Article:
The user can supplement this particular factor by incorporating an additional authentication factor that cannot easily be guessed. You can do this by adding “something you have” which means that the user will be authenticated via their mobile devices. It can also be done using “something you are” which involves the use of biometric factors like voice or fingerprint.
Third parties cannot be able to access a user account unless they have access to all this information.

2. It Is a Positive Step Towards Compliance

In addition to encrypting data, many compliance standards are today specifying that businesses implement multifactor authentication for various situations. This is particularly important when it comes to securing sensitive financial information.
The implication here is that implementing two-factor authentication will serve as a positive step towards becoming fully compliant. Even though compliance may not necessarily require 2-factor authentication, its implementation is still a good move.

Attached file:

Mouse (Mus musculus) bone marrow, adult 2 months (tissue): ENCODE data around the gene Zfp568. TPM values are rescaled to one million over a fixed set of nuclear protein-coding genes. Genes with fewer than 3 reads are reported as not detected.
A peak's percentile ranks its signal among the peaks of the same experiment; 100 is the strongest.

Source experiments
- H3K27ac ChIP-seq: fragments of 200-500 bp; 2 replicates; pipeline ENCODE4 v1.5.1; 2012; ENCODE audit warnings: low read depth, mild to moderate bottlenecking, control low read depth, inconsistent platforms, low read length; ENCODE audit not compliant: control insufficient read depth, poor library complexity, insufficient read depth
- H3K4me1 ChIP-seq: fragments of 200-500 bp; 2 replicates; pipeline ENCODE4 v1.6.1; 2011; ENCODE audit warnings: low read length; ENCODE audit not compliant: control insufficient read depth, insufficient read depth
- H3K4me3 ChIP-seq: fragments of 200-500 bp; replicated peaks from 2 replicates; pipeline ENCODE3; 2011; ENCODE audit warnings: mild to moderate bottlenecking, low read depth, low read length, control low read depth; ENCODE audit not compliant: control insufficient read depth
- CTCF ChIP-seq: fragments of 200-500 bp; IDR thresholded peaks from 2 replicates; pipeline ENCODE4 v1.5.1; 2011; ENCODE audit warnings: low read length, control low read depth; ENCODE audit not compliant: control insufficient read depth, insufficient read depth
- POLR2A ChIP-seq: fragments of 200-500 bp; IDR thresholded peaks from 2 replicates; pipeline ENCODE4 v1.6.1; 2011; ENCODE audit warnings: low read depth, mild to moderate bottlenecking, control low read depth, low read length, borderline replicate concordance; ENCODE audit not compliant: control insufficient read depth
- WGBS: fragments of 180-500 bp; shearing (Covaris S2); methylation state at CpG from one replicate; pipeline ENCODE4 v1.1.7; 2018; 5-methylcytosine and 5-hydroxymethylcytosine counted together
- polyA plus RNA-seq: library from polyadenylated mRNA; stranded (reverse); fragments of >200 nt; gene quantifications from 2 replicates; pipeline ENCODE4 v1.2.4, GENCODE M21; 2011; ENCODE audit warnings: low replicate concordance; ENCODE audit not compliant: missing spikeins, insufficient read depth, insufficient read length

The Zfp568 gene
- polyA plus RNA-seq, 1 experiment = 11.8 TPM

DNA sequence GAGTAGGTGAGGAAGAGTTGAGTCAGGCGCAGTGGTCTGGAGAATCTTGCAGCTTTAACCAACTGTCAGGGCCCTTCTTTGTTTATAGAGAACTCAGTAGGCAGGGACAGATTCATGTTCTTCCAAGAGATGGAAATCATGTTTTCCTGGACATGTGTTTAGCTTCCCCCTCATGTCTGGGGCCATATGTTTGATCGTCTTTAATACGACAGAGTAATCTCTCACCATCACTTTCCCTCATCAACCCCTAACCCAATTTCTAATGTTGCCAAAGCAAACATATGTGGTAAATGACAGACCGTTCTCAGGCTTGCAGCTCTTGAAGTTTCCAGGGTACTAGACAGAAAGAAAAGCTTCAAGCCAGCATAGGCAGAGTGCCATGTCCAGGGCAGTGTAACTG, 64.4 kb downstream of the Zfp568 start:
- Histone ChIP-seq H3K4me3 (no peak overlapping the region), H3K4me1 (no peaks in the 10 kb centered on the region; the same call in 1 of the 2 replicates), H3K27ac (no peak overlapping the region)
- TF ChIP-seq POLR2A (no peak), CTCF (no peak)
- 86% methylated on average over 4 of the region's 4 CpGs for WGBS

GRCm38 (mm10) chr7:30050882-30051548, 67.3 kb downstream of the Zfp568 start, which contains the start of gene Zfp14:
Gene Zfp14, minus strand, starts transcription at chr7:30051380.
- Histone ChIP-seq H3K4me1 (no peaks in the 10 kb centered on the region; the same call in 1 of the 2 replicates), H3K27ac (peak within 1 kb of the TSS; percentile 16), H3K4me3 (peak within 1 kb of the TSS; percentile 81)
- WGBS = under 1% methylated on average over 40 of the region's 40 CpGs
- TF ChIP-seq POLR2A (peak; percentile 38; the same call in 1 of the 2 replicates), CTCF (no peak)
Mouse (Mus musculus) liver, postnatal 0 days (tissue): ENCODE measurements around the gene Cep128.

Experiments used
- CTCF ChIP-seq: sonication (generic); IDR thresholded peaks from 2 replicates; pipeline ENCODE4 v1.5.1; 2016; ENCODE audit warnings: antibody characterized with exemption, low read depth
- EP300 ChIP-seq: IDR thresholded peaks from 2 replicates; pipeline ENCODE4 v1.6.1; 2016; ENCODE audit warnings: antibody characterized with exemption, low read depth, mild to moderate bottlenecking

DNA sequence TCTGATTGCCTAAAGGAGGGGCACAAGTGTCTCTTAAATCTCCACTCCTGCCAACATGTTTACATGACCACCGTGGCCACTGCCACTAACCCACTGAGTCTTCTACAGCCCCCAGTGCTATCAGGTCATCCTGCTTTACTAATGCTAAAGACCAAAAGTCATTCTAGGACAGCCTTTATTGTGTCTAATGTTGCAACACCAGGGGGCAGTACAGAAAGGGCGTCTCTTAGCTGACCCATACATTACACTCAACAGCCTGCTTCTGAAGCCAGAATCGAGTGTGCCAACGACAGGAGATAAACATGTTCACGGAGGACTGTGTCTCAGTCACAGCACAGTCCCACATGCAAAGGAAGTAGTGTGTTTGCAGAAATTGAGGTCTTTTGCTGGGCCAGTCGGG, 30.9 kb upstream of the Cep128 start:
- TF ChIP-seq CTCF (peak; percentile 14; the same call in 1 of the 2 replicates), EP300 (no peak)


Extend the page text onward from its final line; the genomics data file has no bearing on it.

Selecting a good authenticator should also receive the priority it requires. For instance, using voice calls and SMS’s as an authentication method may not be a good idea as the two can easily get intercepted. You need to confirm that the methods you would like to use are accepted globally, and have received good compliance ratings.

3. Simplification of the Login Process

You would naturally assume that using multiple authentication factors could end up complicating the login process. But the reality is that the added security in some cases provides organisations with advanced sign-in methods such as single sign-on.
Single sign-on generally works by validating system users through multifactor authentication when they are logging in. As soon as the user has been authenticated, they can now be logged-in into the single sign-on application.
From here, the user will have access to all the applications that have already been covered by this system. This means that they will not need to individually sign-in to all the other applications that they need to work with.